A Financial Planner is a stock broker with delusions of grandeur or an insurance agent with low self-esteem.

It would be years and years before financial professionals like my partners Jeff Bogart and Kathy Browning would embrace the concept of fee based money management and financial planning would no longer be just another way to sell a policy, a loan, or an annuity.

I bring this up not to laugh at the wide variety of people, qualified or not, who call themselves Financial Planners, but to remind you, dear readers, that in America anyone can claim to be an expert on anything. And in this age of disinformation overload, your email inbox and Facebook news feed are a constant source of rumor, innuendo, and out right lies.

The health care debate is a prime example.

This blog has consistently contended that the Patient Protection and Affordable Care Act (PPACA) is a poorly written law that fails to address our biggest problem, the cost of care. Badly written laws lead to poorly crafted regulations which are a disaster in execution. The unintended consequences are the people who fall through the cracks, in essence, the collateral damage. Today’s post is about a couple of these casualties.

But it is important to note that the way to solve the inherent problems of the PPACA isn’t to scrap it (which isn’t going to happen) but to amend it. If you got lost on the way to Cedar Point would you turn the car around and take your kids back home, or would you stop, get directions, and get on the correct road? We need to correct our path. We need to amend the bill.

The politicians and functionaries that created and backed the PPACA either have a different, unstated agenda or are just lost. Twice in the last few months I have had to deal with the consequences of a health care bill that ignores health care and costs and instead focuses on insurance reconstruction. They are my examples of collateral damage.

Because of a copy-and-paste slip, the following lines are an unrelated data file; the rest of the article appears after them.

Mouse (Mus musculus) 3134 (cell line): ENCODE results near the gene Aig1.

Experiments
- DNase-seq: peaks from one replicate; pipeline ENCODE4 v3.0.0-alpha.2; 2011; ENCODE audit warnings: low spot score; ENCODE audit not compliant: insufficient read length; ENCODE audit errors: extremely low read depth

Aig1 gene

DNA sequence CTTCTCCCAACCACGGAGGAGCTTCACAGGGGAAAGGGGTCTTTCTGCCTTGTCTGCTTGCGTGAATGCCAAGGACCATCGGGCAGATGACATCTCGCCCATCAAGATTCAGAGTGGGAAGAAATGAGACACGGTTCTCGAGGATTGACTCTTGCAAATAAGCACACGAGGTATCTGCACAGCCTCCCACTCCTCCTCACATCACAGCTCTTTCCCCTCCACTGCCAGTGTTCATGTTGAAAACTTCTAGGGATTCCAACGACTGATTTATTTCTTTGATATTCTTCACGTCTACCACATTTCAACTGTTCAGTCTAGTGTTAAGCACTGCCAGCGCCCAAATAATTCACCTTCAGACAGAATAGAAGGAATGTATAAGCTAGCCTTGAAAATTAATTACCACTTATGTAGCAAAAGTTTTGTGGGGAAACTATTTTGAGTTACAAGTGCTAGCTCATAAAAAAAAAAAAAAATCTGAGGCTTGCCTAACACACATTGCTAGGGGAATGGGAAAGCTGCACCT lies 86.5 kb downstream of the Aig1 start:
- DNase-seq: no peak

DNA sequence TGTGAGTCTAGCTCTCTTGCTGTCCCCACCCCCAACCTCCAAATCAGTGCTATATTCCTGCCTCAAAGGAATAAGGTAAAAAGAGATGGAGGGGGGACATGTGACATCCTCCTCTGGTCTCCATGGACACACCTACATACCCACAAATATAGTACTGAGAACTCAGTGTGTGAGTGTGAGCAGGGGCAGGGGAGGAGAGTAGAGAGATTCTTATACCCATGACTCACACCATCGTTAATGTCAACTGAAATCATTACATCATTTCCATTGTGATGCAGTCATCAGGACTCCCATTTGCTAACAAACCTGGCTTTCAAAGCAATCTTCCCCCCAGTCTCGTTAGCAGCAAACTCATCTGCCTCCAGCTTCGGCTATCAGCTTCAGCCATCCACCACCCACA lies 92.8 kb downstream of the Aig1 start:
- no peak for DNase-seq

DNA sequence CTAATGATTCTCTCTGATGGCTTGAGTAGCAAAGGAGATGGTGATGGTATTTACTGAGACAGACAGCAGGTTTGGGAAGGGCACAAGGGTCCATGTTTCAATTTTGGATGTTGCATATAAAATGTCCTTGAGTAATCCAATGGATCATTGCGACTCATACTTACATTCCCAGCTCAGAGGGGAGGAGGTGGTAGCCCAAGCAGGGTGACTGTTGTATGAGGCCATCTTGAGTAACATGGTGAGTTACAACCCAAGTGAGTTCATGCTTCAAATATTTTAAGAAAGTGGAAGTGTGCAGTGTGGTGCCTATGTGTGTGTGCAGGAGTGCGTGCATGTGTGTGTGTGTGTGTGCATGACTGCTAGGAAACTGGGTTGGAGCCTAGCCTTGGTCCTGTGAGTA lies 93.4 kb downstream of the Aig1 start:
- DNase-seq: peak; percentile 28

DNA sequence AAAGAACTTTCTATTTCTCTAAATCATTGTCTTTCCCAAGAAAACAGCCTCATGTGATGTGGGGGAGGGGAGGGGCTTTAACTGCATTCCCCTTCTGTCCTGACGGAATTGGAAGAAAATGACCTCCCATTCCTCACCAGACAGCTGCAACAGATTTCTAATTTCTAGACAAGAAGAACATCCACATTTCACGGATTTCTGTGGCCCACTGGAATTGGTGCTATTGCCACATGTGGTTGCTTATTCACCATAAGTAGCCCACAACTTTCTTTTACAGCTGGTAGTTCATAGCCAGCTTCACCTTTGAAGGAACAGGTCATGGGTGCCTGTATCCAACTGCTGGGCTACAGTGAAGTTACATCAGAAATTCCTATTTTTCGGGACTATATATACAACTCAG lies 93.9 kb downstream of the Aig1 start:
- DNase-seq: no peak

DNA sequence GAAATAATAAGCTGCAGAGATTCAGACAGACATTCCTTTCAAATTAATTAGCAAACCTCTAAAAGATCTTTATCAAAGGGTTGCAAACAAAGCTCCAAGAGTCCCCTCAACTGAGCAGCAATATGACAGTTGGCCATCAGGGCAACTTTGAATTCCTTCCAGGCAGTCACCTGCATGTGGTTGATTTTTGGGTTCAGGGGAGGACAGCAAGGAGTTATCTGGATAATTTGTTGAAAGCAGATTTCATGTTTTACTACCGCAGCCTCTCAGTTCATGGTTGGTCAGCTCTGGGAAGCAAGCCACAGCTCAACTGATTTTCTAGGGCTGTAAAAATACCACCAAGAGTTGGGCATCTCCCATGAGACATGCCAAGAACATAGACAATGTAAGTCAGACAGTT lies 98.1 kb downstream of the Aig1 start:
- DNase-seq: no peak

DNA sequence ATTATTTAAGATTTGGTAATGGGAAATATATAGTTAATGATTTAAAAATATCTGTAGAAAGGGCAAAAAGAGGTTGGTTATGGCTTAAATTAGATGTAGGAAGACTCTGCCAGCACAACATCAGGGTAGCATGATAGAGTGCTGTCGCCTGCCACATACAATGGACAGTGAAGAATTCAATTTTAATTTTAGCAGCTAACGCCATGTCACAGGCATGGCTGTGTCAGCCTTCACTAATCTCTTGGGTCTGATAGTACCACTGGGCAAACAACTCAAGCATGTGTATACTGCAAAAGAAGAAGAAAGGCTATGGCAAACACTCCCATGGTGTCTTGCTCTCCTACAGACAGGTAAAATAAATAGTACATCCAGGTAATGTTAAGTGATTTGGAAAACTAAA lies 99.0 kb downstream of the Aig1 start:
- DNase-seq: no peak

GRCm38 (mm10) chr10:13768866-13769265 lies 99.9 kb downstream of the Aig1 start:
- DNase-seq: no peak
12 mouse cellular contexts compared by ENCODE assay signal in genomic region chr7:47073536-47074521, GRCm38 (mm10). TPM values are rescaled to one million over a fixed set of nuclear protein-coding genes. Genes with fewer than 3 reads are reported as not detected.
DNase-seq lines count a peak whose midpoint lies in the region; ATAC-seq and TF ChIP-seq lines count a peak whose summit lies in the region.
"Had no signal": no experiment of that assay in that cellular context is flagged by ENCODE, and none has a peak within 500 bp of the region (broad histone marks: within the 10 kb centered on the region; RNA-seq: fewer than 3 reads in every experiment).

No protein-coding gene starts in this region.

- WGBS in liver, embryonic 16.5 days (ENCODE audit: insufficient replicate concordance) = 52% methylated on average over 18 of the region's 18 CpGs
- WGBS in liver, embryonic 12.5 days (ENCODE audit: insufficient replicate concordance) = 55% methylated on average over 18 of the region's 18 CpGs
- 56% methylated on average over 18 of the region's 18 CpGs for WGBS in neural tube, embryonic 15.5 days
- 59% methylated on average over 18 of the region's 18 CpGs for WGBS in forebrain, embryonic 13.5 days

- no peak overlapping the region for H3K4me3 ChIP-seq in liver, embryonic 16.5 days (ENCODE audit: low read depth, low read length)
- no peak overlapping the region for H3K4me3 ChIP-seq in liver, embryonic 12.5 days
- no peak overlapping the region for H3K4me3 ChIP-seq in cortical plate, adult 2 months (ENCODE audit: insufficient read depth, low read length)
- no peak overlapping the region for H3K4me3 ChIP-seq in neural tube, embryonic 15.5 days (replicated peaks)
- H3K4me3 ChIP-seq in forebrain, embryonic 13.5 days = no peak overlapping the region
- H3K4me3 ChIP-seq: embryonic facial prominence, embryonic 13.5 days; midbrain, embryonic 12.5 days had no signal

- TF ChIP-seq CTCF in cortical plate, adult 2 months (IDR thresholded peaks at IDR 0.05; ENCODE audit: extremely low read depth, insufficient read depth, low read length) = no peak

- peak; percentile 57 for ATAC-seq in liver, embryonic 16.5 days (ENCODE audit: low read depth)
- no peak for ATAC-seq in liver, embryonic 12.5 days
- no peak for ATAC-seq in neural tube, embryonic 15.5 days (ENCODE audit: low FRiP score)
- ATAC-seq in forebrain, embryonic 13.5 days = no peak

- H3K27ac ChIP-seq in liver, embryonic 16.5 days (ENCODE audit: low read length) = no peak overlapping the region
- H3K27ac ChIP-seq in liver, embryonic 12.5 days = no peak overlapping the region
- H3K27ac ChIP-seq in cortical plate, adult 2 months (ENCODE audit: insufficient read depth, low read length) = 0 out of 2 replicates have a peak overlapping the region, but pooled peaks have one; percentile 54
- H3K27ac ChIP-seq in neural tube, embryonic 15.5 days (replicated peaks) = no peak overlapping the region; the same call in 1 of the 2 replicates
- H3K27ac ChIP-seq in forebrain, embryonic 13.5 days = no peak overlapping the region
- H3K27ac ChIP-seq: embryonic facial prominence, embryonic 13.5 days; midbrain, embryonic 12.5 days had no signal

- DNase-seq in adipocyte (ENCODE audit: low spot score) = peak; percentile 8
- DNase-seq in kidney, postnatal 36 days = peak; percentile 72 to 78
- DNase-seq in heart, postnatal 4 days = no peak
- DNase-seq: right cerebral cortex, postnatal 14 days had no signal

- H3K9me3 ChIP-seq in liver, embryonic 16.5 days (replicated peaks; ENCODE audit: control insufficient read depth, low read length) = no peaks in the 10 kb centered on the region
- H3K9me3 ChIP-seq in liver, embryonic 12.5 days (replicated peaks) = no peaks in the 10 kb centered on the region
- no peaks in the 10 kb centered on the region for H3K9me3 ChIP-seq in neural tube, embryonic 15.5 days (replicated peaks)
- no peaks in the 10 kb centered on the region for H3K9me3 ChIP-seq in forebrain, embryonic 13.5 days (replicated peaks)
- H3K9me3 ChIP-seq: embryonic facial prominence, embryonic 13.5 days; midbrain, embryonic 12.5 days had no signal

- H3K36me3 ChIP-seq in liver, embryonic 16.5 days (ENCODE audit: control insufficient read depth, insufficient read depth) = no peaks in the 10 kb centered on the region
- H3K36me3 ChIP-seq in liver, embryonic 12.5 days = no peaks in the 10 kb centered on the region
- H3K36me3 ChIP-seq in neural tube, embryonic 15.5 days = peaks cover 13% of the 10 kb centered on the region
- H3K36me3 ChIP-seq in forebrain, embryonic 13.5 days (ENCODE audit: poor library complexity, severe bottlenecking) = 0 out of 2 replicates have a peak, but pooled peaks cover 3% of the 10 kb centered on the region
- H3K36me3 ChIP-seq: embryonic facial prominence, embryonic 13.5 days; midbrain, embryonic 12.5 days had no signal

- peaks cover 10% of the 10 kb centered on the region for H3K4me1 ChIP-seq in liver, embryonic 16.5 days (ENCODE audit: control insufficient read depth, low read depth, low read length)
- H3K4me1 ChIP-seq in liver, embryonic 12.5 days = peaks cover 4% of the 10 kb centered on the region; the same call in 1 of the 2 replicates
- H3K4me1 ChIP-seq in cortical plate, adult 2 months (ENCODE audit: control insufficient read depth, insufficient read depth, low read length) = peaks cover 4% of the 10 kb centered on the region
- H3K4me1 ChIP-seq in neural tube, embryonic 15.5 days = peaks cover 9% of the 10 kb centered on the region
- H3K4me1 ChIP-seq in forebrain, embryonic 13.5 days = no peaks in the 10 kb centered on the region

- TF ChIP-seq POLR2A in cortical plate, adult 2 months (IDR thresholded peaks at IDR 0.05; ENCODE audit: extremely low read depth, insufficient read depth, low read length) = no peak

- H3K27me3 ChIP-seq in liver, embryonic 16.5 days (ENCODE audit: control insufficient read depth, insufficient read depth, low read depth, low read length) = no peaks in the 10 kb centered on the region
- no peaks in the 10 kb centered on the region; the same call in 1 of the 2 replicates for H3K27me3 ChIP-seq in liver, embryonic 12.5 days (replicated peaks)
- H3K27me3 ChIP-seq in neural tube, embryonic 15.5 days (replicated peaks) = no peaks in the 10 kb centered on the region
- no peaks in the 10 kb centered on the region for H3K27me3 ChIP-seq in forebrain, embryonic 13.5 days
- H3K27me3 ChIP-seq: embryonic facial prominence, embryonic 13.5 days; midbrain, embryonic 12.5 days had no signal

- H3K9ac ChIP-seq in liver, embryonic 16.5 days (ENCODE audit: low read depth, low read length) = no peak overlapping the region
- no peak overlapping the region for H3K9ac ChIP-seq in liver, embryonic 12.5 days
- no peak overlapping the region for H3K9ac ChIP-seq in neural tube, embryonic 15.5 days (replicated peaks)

The new law made insurance coverage on children guaranteed issue. We can’t deny any child coverage regardless of his/her preexisting conditions. So if we are taking the parents, we have to take the kids. That part is fine, but the other part, the part that was easily predicted by anyone who understands the process, was that the legislation eliminated “Children, only” policies. That is a huge problem.

Some employers don’t choose to pay for the health insurance coverage of dependents. I was able to save families, usually lower income or middle class, a lot of money by writing policies that covered just the kids. If there was an unhealthy child, he/she would stay on the parent’s coverage. That, however, is a discussion of choice and savings. What if there isn’t a choice?

What happens if someone is a single parent? What if that individual is severely ill or injured and after a year plus of treatment is granted Medicare? Who covers the kids? The quick answer – NO ONE. There isn’t a regularly priced major medical policy in the marketplace for a couple of healthy children. After considerable time and research I was able to find a short term catastrophic major medical policy. I have used this option twice in the last few months and shared the information with my peers.

The new Summary of Benefits and Coverage (SBC) regulations kicked in last week. We are just learning how this will impact employer based health insurance policies. We know that this regulation will help people find out what is and isn’t covered under their health insurance policies. We also know that it will prevent employers from changing policies quickly if their business environment forces them to cut costs. That second point is significant. Restructuring benefits, with the same insurer or with a different company, is how many of my clients were able to retain employee benefits during this last recession. What do we do now? No one knows.

The PPACA is a classic example of the blind leading the visually impaired. The experts in Washington, like many so-called Financial Planners, are self-anointed. Without a clear understanding of how their goals impact the average American’s realities, we have laws that may be well-intentioned, but have real, negative consequences for lots of us.
And do you know what we call those Americans, the ones who suffer from the mistakes of others? Collateral Damage.